Violent Crime Rate in US Keeps Dropping, Lowest Since 1960s

Violent crime in the United States has dropped, the FBI has reported, with today's crime rate now similar to what it was in the 1960s.

Although there was no reason given for the decline, the FBI presented on Monday statistics that show that for the first half of the year, from January to June, violent crime, which includes murder, rape and theft, dropped by 6.4 percent, compared to the same time period in 2010.

Rates have been decreasing since 2008, with both murder and robbery experiencing the sharpest drops since last year – 5.7 and 7.7 percent, respectively. Arson, which is categorized as a property crime, was down by no less than 8.6 percent nationwide. A number of statistic tables were made available on the FBI website.

A total of 12,554 law enforcement agencies shared reports that contributed to the overall statistics, and the crime rate decreased in every single region. Murder in the Northeast was down by 12.1 percent, while arson dropped by 14.5 percent, which constituted the sharpest decline on the graph. The only violent offense in any region which went up was motor vehicle theft by 0.3 percent in the Midwest.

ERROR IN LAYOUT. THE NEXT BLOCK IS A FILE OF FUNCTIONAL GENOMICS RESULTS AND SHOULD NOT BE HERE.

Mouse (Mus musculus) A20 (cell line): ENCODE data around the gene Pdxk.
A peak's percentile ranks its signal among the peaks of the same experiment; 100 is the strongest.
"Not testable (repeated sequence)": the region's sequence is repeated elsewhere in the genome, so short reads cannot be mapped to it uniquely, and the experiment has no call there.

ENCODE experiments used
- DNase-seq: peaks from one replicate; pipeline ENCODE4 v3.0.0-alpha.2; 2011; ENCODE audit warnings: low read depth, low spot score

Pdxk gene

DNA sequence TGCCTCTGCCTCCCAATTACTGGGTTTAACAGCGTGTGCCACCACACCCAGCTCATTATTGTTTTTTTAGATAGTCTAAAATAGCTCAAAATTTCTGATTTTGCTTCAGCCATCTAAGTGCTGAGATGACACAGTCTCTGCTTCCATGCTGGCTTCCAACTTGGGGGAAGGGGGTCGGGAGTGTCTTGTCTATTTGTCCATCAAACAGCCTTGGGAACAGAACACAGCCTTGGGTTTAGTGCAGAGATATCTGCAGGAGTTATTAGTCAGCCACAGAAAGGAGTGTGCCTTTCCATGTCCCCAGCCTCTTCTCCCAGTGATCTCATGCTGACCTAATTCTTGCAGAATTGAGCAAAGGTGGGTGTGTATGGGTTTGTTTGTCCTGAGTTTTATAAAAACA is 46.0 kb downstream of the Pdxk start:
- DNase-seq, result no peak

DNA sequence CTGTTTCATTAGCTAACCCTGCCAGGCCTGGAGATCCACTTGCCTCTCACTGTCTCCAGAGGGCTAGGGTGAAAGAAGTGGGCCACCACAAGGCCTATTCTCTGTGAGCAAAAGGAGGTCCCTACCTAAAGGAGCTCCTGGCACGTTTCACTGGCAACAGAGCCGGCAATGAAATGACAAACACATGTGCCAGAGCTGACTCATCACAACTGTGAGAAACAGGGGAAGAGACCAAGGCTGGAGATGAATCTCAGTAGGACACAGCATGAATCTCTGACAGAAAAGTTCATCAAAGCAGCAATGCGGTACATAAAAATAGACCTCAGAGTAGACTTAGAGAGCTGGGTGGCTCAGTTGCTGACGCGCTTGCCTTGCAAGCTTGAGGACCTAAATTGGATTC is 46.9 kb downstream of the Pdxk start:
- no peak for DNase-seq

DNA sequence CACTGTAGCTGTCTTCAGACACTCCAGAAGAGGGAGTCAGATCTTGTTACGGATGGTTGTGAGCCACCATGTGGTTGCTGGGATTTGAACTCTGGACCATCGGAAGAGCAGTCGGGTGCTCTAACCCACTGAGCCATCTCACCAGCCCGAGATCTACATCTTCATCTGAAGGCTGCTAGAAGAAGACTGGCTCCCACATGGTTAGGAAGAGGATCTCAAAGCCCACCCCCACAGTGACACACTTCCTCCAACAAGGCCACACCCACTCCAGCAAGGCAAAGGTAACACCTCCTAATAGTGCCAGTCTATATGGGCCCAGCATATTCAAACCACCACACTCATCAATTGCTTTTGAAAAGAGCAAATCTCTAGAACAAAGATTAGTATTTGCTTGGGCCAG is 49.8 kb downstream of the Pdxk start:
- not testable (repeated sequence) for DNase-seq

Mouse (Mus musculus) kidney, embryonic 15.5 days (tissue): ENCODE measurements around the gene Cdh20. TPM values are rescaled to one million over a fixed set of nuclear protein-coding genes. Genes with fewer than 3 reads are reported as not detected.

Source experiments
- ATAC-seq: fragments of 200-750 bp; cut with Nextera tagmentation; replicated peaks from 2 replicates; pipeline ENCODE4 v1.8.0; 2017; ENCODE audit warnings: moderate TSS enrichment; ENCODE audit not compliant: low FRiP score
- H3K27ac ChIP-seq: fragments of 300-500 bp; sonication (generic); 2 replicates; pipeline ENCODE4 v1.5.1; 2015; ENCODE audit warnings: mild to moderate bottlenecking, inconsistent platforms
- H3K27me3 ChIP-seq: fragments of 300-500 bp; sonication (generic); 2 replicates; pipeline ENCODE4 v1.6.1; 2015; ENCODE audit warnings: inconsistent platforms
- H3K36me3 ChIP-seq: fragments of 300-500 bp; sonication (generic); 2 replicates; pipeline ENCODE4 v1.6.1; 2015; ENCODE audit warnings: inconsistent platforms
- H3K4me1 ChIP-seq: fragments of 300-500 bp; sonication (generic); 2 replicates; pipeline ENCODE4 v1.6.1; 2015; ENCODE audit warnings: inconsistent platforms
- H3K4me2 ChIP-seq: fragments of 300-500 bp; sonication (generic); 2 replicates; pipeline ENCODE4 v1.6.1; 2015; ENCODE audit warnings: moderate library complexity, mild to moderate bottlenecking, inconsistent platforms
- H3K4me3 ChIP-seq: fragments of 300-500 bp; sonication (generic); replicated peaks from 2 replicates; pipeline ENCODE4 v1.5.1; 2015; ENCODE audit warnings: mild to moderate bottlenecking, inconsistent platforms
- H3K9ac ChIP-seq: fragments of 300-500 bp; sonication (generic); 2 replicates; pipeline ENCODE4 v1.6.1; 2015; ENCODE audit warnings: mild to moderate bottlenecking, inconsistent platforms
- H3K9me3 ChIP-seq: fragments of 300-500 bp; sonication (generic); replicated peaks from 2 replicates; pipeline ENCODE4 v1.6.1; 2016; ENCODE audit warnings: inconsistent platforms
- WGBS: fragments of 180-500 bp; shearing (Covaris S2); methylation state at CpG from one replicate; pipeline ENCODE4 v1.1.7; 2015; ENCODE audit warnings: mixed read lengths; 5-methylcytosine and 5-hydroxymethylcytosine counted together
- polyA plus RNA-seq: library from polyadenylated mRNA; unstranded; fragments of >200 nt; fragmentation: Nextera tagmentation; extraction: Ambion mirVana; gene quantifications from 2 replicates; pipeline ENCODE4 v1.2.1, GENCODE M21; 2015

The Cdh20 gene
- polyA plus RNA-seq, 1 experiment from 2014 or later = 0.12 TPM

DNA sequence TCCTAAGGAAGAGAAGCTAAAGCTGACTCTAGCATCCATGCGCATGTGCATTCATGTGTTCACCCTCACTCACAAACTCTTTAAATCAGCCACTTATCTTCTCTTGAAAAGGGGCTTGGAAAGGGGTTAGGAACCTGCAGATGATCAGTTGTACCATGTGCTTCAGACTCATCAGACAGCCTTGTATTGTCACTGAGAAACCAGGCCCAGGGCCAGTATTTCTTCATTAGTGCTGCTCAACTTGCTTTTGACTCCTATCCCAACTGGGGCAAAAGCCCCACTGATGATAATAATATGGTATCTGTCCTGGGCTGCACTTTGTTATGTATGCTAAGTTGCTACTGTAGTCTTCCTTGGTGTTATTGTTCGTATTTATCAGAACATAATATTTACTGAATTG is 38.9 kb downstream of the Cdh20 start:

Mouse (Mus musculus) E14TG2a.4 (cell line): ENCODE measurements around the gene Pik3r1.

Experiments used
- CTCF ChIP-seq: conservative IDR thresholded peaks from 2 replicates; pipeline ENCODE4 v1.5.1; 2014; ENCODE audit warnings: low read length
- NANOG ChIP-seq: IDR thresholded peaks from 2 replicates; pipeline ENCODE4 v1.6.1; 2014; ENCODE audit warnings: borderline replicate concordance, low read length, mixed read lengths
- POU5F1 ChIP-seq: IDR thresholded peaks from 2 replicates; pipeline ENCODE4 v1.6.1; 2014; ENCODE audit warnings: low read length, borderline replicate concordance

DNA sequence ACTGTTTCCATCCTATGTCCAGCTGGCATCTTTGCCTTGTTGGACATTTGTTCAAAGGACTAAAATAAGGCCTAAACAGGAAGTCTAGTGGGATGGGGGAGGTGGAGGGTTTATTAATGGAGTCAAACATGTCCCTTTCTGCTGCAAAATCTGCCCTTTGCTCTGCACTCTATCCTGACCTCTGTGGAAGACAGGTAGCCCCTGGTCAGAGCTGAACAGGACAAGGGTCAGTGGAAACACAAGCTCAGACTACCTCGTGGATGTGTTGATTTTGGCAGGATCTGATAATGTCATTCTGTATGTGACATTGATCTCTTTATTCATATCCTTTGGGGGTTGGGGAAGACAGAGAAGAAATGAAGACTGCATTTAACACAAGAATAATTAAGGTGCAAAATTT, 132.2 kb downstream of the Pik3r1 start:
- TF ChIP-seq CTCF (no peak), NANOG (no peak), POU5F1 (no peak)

Table 4 on the report provided information on each state and each city in America.

Richard Rosenfeld, a top criminologist at the University of Missouri at St. Louis, shared with the Pittsburgh Post Gazette that the crackdown on illegal drugs was a big reason for why crime has been dropping since the 1990s. Although the drug trade has not been eliminated, increased police presence has forced it off the streets and behind closed doors, he claimed.

Newer drugs have also replaced the crack cocaine trade, which has been blamed for street shootings around the country. New York City was given as a prime example, since homicides were down from more than 2,000 a year in its worst period (1990) to only 500 in the last report.

The crime rate today is similar to that of the 1960s, if population adjustment is taken into account, according to the Pittsburgh Post Gazette.

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